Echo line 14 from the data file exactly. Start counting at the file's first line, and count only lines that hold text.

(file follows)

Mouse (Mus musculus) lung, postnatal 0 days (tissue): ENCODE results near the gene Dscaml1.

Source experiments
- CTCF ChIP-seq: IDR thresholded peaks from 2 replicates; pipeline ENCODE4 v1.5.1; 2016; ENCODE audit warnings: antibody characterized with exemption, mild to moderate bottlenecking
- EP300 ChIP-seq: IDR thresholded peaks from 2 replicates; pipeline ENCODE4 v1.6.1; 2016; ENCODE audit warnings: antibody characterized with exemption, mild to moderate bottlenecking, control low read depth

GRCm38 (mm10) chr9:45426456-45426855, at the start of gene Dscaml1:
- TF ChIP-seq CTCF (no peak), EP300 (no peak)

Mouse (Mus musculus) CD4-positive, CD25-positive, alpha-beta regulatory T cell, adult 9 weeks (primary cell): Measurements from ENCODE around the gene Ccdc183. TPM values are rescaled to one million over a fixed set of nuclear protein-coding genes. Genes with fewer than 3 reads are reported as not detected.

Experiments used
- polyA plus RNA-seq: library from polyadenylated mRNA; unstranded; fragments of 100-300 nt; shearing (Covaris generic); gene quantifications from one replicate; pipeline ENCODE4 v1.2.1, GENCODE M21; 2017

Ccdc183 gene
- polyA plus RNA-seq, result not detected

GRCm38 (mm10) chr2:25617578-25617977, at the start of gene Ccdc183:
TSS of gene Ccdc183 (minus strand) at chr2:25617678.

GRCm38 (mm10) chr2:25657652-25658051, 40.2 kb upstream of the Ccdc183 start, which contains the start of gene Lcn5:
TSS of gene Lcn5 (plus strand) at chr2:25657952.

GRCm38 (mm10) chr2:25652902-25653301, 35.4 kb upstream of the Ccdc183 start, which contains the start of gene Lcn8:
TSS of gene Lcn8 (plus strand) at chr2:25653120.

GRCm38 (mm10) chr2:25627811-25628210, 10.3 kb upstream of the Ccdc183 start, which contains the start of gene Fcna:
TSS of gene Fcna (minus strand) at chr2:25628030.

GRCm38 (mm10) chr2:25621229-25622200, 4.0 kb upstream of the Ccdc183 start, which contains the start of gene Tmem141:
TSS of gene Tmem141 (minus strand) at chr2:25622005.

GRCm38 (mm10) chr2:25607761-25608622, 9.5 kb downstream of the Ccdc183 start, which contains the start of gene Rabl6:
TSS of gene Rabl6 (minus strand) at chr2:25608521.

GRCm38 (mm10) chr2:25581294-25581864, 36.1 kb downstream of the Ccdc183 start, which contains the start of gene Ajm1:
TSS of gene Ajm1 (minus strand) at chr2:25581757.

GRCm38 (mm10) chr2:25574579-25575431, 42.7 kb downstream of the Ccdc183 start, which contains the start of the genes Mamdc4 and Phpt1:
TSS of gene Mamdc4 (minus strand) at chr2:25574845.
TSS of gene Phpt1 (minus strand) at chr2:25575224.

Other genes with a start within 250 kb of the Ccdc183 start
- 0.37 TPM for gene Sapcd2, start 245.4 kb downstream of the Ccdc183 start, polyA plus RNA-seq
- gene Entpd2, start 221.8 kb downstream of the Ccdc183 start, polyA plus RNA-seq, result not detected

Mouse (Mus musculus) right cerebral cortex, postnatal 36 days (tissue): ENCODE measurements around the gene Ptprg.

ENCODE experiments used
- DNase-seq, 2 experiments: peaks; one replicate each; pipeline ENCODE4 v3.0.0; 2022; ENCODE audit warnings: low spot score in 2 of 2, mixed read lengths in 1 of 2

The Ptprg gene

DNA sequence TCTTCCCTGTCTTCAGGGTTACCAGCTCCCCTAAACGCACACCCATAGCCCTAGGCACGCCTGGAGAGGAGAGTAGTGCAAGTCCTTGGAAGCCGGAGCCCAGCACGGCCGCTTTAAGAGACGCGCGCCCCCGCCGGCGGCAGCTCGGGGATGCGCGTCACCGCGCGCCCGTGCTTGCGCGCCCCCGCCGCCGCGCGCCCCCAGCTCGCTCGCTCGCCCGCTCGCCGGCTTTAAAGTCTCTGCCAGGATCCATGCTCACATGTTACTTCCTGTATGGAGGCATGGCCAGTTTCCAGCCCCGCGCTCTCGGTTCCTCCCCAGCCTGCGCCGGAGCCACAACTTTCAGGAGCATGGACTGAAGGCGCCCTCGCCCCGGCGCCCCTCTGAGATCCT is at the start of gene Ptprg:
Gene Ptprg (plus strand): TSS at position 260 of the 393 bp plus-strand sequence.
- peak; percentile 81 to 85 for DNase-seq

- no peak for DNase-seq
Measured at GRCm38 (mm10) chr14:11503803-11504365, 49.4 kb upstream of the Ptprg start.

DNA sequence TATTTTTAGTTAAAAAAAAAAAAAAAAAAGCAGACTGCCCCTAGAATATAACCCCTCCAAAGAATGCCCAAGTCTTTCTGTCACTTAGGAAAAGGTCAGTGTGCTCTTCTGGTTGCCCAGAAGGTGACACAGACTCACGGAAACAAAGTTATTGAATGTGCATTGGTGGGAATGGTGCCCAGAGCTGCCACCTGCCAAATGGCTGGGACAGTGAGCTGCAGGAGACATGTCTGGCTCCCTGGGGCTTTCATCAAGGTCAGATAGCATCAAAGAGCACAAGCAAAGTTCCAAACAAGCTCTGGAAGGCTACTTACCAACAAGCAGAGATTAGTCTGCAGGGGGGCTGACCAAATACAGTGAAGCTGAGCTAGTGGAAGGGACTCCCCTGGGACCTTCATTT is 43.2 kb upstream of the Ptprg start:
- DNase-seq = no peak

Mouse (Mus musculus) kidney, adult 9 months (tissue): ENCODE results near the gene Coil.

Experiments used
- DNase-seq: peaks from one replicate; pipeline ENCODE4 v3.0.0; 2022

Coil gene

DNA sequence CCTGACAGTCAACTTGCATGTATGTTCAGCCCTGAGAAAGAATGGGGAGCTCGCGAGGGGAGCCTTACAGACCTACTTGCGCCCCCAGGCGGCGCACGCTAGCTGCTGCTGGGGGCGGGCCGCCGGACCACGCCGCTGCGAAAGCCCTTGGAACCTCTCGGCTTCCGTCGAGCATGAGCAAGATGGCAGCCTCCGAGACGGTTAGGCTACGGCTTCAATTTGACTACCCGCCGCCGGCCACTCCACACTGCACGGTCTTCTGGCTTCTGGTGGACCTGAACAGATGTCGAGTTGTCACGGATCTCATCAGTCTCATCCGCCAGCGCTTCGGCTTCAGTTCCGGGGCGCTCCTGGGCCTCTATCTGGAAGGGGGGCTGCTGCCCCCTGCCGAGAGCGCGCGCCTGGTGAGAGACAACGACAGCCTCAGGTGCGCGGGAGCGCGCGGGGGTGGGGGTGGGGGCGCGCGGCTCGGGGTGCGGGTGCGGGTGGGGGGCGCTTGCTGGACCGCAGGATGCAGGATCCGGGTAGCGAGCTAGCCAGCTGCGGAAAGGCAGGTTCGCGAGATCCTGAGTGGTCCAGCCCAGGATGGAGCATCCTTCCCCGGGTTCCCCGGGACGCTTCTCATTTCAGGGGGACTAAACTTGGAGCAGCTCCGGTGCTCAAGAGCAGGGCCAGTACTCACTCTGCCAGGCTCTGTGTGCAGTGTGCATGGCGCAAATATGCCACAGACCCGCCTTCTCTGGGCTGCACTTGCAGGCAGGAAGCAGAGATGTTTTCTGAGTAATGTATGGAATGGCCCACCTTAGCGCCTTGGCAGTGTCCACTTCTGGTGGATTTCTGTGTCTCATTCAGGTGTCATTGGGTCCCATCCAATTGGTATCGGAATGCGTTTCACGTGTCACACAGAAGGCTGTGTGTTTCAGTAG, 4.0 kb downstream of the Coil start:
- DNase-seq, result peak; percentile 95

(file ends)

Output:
GRCm38 (mm10) chr2:25657652-25658051, 40.2 kb upstream of the Ccdc183 start, which contains the start of gene Lcn5: